Democrats could not ignore the warning, since McConnell is among a small group of Senate Republicans who have signaled deep unease with Trump's conduct surrounding the Jan. 6 riot. Many Democrats doubt McConnell will ultimately vote to convict Trump, despite his remarks this week that the mob was "provoked by the president and other powerful people," but they understand that they must have his support if the Senate is ultimately going to bar Trump from future office.
Another potential Republican vote for conviction, Sen. Lisa Murkowski, R-Alaska, also expressed reservations Friday about a rushed trial. "The process has to be fair," she said.
Sen. Lindsey Graham, R-S.C., a key Trump ally, told reporters it would be "ridiculous" for Democrats not to agree to at least some delay, noting that Trump retained the first member of his defense team - South Carolina lawyer Karl S. "Butch" Bowers Jr. - only on Thursday.
"If the trial starts right away, that would be an affront to everything every American claims to hold near and dear," Graham said. "You get a chance to defend yourself."
In the nine days since the House impeached Trump, Democrats - including Biden - had floated the possibility that the Senate could come to an agreement to both conduct Trump's trial and proceed with regular business simultaneously, but Republicans made clear they were not interested in a split schedule.
"Once we take the trial up, we have to do the trial," Graham said. "If you want to impeach the president, we're going to do it like we've always done it. We're not going to split the day. . . . That's the business of the Senate once we go into it."
Although senators of both parties have suggested this trial could be shorter than Trump's first one, which wrapped up in February 2020 after 21 days, there are no guarantees of such brevity. The House managers or Trump's lawyers, for instance, could seek to call witnesses and present evidence, extending the proceedings indefinitely.
Sen. John Barrasso, R-Wyo., the No. 3 GOP leader, said that once the trial begins, "the opportunity for President Biden to get a Cabinet in place is done until impeachment is done."
"This basically stops President Biden in his tracks at a time when a number of Republicans believe that President Biden ought to be able to put a Cabinet in place," Barrasso also said.
The Senate confirmed Avril Haines as director of national intelligence on Wednesday and confirmed retired Gen. Lloyd Austin as defense secretary on Friday.
As Senate leaders sparred over the timing and structure of the trial, more Senate Republicans signaled Friday that they are uncomfortable with holding a trial for an ex-president.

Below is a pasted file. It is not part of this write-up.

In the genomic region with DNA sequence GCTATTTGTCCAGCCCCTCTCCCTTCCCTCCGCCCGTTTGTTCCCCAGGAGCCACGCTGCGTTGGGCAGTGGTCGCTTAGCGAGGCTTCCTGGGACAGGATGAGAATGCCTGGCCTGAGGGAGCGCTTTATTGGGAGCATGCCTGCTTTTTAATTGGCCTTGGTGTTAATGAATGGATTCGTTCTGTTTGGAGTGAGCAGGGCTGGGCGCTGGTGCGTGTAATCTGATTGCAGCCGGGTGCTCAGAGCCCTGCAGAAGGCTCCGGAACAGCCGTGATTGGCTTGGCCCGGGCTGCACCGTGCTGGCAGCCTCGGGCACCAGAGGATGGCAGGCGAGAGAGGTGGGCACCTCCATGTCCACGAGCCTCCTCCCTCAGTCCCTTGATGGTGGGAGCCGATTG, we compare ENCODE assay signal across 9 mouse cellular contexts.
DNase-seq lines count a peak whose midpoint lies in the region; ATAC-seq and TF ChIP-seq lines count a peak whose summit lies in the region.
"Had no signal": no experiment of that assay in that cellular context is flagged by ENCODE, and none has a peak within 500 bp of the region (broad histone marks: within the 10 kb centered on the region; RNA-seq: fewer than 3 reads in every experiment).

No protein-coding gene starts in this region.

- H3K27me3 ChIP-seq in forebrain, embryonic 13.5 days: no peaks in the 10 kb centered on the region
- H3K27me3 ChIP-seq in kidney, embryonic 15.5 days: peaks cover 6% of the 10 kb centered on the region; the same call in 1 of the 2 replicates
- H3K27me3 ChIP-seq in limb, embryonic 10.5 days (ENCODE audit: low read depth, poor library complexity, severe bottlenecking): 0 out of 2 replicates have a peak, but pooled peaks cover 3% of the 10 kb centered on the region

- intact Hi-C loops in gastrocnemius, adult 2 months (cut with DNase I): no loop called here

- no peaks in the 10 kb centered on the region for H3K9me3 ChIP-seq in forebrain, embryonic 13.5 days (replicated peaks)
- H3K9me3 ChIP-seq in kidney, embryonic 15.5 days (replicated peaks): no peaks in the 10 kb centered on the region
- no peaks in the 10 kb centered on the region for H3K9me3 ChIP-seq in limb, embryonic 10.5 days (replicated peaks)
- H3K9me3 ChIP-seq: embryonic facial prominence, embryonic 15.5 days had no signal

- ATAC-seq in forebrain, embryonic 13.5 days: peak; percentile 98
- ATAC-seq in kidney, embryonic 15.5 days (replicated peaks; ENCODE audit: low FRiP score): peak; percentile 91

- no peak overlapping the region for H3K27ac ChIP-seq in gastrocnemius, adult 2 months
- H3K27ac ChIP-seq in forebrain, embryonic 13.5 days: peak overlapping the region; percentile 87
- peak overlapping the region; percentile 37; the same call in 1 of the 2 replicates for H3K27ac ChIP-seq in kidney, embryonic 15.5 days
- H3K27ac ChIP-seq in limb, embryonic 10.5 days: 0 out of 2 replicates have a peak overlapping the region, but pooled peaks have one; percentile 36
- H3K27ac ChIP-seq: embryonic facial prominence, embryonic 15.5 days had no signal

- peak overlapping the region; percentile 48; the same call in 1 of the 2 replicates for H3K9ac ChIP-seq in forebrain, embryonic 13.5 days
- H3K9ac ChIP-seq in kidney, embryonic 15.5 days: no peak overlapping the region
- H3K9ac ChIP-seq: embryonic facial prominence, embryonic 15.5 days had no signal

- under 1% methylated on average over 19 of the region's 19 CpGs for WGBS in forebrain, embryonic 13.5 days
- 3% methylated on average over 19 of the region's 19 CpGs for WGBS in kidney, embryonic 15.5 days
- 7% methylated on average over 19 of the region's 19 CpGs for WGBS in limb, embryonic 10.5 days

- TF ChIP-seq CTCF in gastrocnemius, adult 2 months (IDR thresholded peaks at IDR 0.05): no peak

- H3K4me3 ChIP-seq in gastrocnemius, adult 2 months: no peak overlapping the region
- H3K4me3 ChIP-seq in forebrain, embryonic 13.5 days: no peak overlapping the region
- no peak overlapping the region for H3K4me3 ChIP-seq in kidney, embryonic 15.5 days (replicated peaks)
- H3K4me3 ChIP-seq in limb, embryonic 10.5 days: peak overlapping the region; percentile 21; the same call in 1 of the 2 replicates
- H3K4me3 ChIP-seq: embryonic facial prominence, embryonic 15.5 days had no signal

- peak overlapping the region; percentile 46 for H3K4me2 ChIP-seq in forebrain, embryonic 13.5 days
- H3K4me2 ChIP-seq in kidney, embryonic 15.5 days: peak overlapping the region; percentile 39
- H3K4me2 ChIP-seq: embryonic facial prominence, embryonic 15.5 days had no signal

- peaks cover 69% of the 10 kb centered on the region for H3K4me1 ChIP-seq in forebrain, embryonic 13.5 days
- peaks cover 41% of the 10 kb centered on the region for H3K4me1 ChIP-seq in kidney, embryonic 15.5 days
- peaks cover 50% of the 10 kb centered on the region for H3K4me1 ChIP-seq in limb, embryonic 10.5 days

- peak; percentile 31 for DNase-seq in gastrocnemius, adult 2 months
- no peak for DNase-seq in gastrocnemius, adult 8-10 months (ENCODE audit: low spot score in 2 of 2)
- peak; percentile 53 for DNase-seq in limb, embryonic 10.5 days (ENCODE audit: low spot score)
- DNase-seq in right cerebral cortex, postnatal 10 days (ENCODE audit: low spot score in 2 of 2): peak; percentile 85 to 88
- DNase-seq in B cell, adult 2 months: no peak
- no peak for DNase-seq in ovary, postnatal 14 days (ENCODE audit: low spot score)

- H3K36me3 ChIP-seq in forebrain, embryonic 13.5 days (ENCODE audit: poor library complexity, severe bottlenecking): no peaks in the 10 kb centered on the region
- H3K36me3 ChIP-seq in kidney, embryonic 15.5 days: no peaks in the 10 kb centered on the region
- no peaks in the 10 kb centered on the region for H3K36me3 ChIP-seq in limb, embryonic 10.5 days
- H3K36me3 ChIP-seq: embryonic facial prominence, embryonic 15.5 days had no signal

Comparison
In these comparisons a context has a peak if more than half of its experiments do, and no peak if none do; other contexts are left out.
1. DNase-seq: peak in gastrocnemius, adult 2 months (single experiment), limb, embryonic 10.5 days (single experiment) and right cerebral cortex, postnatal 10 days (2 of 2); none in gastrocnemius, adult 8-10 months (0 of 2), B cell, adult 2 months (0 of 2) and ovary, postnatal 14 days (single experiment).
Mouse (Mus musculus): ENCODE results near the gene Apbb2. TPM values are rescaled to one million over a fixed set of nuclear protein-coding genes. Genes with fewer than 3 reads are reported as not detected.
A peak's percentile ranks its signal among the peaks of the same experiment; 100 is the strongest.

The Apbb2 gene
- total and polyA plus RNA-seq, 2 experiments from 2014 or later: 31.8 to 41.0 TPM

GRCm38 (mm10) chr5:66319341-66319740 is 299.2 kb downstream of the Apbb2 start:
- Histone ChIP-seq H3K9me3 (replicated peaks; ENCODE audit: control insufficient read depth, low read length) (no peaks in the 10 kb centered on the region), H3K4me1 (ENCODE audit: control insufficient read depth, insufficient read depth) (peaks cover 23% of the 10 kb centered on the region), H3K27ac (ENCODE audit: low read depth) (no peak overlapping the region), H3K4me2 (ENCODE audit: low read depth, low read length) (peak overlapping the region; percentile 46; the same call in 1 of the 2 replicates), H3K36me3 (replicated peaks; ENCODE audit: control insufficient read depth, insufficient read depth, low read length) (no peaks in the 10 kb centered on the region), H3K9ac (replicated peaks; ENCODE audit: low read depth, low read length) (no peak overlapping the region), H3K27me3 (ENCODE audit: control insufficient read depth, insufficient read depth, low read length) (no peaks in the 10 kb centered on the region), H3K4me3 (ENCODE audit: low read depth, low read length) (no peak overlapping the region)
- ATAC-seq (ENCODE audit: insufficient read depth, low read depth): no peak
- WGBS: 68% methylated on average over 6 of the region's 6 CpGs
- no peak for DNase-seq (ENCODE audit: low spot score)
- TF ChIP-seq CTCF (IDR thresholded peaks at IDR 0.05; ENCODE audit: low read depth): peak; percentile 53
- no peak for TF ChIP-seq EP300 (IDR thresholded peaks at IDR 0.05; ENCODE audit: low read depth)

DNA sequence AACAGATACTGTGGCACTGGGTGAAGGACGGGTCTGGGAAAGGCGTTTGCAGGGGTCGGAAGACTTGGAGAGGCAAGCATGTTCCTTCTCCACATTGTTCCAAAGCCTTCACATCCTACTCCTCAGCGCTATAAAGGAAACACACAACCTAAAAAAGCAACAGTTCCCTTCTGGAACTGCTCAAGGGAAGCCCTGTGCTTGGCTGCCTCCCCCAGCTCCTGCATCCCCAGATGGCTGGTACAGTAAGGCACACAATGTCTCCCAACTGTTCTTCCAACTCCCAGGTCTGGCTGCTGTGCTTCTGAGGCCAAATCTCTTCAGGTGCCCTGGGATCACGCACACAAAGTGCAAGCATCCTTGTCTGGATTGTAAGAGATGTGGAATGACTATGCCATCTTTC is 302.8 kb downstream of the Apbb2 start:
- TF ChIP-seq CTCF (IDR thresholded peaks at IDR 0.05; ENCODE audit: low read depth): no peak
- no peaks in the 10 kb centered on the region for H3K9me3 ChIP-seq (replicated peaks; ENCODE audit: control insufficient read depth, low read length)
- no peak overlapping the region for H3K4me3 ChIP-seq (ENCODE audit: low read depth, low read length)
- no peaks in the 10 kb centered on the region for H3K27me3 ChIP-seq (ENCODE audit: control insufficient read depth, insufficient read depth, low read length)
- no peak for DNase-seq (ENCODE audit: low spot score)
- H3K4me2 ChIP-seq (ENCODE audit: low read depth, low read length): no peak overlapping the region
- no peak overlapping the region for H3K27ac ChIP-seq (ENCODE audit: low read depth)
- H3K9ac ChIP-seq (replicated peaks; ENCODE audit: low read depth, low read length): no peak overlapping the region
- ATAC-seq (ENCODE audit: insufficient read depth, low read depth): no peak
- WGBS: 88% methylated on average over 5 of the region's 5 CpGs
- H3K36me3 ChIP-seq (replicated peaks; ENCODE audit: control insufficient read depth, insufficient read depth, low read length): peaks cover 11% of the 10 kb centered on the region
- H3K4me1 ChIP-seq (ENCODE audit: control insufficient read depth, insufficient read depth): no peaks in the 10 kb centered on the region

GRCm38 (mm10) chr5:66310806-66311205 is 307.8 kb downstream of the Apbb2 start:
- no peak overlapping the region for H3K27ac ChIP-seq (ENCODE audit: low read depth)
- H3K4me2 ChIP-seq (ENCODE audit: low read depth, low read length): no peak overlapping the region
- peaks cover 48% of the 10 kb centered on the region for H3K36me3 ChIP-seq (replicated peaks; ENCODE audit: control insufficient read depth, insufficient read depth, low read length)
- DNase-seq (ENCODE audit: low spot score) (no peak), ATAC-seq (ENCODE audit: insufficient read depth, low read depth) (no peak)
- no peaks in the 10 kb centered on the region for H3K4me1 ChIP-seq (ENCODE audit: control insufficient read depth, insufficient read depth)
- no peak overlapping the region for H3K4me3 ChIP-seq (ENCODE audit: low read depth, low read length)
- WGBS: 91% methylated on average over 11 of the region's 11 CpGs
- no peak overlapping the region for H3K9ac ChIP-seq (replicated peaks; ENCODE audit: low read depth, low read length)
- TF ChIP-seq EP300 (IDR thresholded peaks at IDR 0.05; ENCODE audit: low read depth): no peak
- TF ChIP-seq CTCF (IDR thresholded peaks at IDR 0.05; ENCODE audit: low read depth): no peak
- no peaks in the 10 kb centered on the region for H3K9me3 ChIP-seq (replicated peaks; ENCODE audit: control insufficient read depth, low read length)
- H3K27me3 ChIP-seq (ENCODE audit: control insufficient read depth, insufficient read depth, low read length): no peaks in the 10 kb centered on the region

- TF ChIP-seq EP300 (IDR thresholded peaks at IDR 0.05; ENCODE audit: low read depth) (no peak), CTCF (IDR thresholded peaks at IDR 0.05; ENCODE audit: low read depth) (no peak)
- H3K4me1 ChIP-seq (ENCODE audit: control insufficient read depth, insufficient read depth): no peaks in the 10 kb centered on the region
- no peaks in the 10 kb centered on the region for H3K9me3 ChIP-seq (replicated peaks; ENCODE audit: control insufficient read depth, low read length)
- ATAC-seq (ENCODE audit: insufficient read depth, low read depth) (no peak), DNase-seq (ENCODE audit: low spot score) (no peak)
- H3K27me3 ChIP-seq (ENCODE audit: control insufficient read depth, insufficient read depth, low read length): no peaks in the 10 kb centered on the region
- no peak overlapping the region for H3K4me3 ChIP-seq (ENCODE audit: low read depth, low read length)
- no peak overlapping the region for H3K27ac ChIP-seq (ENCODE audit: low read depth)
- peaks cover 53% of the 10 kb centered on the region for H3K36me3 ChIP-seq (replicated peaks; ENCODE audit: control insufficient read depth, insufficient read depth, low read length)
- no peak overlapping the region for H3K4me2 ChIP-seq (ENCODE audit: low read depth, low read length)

Under the Constitution, Trump could suffer "disqualification to hold and enjoy any office of honor, trust or profit under the United States," and the House impeachment article seeks to do that.
Graham and others have urged colleagues to reject the notion that a president can be tried after leaving office, leaving moot the implications of his conduct - which includes spreading baseless claims that Biden lost the November election, urging his vice president to reject duly cast electoral college votes, summoning his supporters to rally in Washington as Congress finalized Biden's win and urging them that day to march to the Capitol.
Schumer sought to rebut that argument Friday on the Senate floor. "It makes no sense whatsoever that a president or any official could commit a heinous crime against our country, and then be permitted to resign, so as to avoid accountability and a vote to disbar them from future office," he said.
Other GOP senators in recent days have aired misgivings about the process, signaling that they are disinclined to support a conviction - which will require 17 Republicans to join the expected 50 Democrats and independents who caucus with Democrats.
"We kind of have an inkling of what the outcome is going to be," said Sen. John Cornyn, R-Texas. "I mean, Democrats this time didn't even bother to go through the motions of getting sworn testimony and having hearings in the House. This is not a serious effort. It is a serious issue, but it's not a serious effort to comply with the requirements of due process of the Constitution when it comes to impeachment."
(Except for the headline, this story has not been edited by NDTV staff and is published from a syndicated feed.)